Online currencies — the lowdown.

Online currencies are a hot topic right now. Created primarily to circumvent regular money, they have become a refuge for those seeking anonymity and privacy, but also proved to be a potent tool for various financial speculators.

In order to better understand the workings of cryptocurrencies (as they have become known), we must take a glance at their history, which is truly a subject for a hefty dissertation, let alone a short article. However, the history and inner workings have to be addressed, even if in a most casual of ways.

It was on Halloween of 2008 when a math prodigy Satoshi Nakamoto unveiled to the public a white paper which outlined the mechanics of a new form of currency named Bitcoin.

At the most basic, Bitcoin is a digital currency, which means it could be bought, traded and invested, albeit only online. It was supposed to be all virtual, except for the purchasing power.

A completely digital currency requires a number of safeguards to prevent hacking and theft — after all, a new way of procuring money means new ways of stealing it.

One of the main allures of the new form of currency is the fact that it doesn’t rely on a third-party banking or other financial institution. Bitcoin is decentralized, so rather than be secured by people or trust, it is secured by math, in this case strong cryptography or techniques for secure communication, hence the name cryptocurrency.

Cryptocurrencies use complex cryptographic algorithms in order to track and exchange digital currency, ones that build a digital ledger called a “blockchain.” Put simply, a blockchain or “digital ledger” is a way for many people to have one common record of all transactions. It is as if everyone involved in these transactions had a digitally connected notebook. Each time someone wrote in it, recording the purchase or sale of an item, the words appeared in yours and everyone else’s notebook. This notebook also has safeguards to prevent people from lying about their purchases, or buying items with money they don’t have.

Let’s compare this to natural resources sometimes used as currency, such as gold. Gold holds an inherent value because it’s availability is limited. Additionally, gold doesn’t have a central authority that arbitrarily regulates its creation and distribution. This means that gold is unlikely to experience hyperinflation, as the government cannot produce five metric tons of gold out of thin air, while they can simply print more money. Bitcoin, for example, is finite too, with only 21 million Bitcoins in existence. They are being mined (or acquired) at a steadily controlled rate. In fact, it’s estimated that the final Bitcoin will be mined in the year 2140. It’s because of these properties that Bitcoin has been repeatedly called “digital gold.”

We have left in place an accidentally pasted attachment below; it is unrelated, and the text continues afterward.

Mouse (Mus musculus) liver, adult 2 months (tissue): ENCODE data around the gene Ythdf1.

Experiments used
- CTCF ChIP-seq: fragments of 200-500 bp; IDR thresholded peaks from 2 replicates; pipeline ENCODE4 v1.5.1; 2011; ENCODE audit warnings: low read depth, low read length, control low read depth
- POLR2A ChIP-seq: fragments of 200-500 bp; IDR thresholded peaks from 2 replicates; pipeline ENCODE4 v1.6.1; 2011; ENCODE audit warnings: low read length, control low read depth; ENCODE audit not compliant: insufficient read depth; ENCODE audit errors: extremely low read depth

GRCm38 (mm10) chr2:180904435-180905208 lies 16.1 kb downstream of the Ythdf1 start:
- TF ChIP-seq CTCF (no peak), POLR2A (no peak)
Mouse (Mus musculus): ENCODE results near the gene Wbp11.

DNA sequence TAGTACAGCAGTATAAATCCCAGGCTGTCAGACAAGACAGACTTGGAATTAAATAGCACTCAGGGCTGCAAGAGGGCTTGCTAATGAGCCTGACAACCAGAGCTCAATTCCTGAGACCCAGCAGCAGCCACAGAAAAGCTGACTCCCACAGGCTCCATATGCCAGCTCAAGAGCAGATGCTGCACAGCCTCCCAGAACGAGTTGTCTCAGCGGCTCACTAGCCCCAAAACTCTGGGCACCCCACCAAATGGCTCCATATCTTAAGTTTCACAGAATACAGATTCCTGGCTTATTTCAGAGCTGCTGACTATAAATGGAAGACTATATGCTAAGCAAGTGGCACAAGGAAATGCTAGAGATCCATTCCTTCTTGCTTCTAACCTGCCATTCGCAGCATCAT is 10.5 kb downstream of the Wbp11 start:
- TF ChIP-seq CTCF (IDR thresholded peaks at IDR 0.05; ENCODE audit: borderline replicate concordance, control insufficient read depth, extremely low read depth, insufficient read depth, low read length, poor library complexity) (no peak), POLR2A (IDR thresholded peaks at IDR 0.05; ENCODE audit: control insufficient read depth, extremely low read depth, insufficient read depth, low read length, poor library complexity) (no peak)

Bitcoin is not the only cryptocurrency out there. Others quickly saw the power of having a decentralized currency that required no trust in third-party financial systems. This precipitated swift creation of other cryptocurrencies, sometimes referred to as altcoin. Other cryptocurrencies differ mainly in using a slightly different cryptographic algorithm or other technical differences. Newer currencies also allow for more transactions per second — one, NEO — allows for 10 000 transactions to take place in the space of one second. This is increasingly important as it allows more people to use cryptocurrency. It is simply a logical evolution, given that the number of people who want to use, trade and invest in cryptocurrencies is growing all the time. The investing part is crucial, because it fuels the bubble that grows around value of Bitcoin and altcoin.

Although it would seem that cryptocurrencies are in some sort of market competition, trying to win over investors, there is no indication that one cryptocurrency will eventually prevail over others. Each one offers something different with regards to safety, privacy and efficiency. In fact, given the relative ease of exchange between various cryptocurrencies, it’s possible that multiple cryptocurrencies will remain once the market settles. There’s not only room competitively, but there’s actually a necessity, because of scale and function of different currencies.

Obviously the most hyped cryptocurrency is Bitcoin. The combination of hype and actual potential is the reason why Bitcoin has seen such huge rises in value in the past few weeks. In addition to the great potential for cryptocurrencies, as well as its theoretical advantages over fiat currency, hedge funds and investors have just begun to invest in cryptocurrencies, which potentially means further growth for the cryptomarket.

Still, it is not just Bitcoin. Investors, always on the lookout for a quick buck often buy into other altcoins, because they are relatively cheap and the bubble encompassing Bitcoin gives hope that they too will skyrocket in value.

This is why, with such high degree of speculation the cryptocurrency market will inevitably loose much of its value. but this is only to be expected. Currently the values are being driven by market players with quick profits ever in their sights. Once it settles, the reasons why cryptocurrencies are so attractive will not change — security, privacy, anonymity and decentralization.

This is where services such as On.Live come in. An online platform that serve as a separate marketplace in service of valuable content that is democratically distributed and can be turned into a revenue stream by any and all of its participants. A platform that utilizes its own cryptocurrency — On.Live Tokens. The true nature of this project is a worthy subject for a separate article.